The last of the three shows at Carson-Masuoka is Bob Koons: Nearness of Distance, which is installed in the back conference room. Koons, who lives outside Boulder, does landscape abstractions that have a pop-art quality, though not in the same way as McKenzie's. Koons also plays with art history, tipping us off in his titles, such as "Freidrich...Fake!" I gather this is a parody of a painting by Casper David Freidrich, a nineteenth-century German romantic artist. In the painting, Koons reduces the landscape to a series of vague and blurry forms painted in toned-up, loosely naturalistic shades. Other Koons paintings refer to different nineteenth-century artists including Constable and Bierstadt. "I think he's one of the most exciting young painters around," says Mark Masuoka, the gallery's director and organizer of all three exhibits. "We plan to do a major show of his work in the near future." Hey, I'm already convinced by this small one, which I highly recommend.
The Carson-Masuoka exhibits provide three different approaches to contemporary painting that references classic modernism, and that theme carries across the street to Raw, a group show at the Space Gallery in the Goog Design Center.
Space, which opened downtown on Larimer Street just under two years ago, recently relocated to the ever-more-burgeoning Santa Fe arts district.
Young painter Michael Burnett, who hails from Scotland, runs the gallery and describes it as being partly an "extension" of his studio. No surprise, then, that the current show includes his recent work along with that of a group of other young artists. Burnett's style recalls mid-twentieth-century abstract expressionism, both in his huge, slashing brushstrokes that build gigantic abstract forms, and in his use of the natural properties of oil and resin.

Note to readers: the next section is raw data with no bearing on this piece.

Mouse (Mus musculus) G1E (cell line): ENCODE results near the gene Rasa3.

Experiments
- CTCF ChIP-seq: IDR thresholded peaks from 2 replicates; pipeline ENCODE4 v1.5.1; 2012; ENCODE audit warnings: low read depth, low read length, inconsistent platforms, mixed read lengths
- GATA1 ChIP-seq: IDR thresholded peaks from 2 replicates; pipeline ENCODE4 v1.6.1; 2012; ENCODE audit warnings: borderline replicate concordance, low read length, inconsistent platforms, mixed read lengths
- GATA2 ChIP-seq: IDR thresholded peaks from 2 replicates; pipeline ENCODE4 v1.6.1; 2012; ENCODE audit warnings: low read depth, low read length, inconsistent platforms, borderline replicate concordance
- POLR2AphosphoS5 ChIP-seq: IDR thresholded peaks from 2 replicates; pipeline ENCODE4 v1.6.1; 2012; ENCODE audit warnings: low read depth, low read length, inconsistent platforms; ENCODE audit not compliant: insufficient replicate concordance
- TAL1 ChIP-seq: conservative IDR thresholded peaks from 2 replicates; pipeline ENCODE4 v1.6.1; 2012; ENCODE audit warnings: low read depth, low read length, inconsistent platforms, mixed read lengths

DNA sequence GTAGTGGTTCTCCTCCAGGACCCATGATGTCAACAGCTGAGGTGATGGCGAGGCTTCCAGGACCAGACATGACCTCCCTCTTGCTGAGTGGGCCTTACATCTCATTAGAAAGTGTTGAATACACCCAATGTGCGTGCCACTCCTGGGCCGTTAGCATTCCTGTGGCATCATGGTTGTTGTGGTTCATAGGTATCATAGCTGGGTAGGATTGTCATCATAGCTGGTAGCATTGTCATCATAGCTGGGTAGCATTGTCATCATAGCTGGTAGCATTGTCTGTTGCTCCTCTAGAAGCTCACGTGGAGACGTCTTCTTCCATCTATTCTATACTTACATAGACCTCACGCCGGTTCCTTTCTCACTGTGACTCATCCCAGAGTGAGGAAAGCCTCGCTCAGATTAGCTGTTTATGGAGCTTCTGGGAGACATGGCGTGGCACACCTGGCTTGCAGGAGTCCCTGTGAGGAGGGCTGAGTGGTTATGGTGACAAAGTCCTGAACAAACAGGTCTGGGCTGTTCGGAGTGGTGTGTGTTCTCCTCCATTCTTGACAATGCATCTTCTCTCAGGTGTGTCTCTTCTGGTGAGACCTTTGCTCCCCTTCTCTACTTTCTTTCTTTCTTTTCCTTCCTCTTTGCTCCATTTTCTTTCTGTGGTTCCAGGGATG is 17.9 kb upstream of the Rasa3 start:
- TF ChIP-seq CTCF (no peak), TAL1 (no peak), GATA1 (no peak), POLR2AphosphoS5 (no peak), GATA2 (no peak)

I'd admired Burnett's style when I saw one of his paintings at Studio Aiello some months ago, but, to be honest, the reason I came into the new Space was to check out the elegant and well-made wall sculptures by Rand, an artist who eccentrically goes by his last name only. The sculptures sport forms made from altered wheel-turned ceramic vessels that have been mounted on aluminum plates. Several, including "Untitled," have bone-like appendages fired to a buff color. Rand's manipulated forms are made to a very high standard, and, amazingly, the rich surface effects he produces are the results of a glaze-less wood firing.
As I viewed his pieces, I was thinking he must have been influenced by Paul Soldner, one of the world's greatest ceramic artists who has been living part-time in Colorado since the 1960s. So when I ran into Rand at Space, I asked him how he'd come up with these expressionist abstractions in clay.
"When I was a kid, I was in workshops with Soldner," he said. Although Rand had other mentors when he studied at universities in this country and in Australia, Soldner's inspiration is still easy to see.
McKenzie, Kirchoff, Koons, Burnett and Rand are all young artists, yet all of them are responding to modern art that's older than they are -- the kind of art we expect from established artists like Richert and Sperber. Some may be troubled by this trend among twenty- and thirty-something artists, but I'm not. After all, as the art scene reveals every week, there are a lot worse things in this world than good old modernism.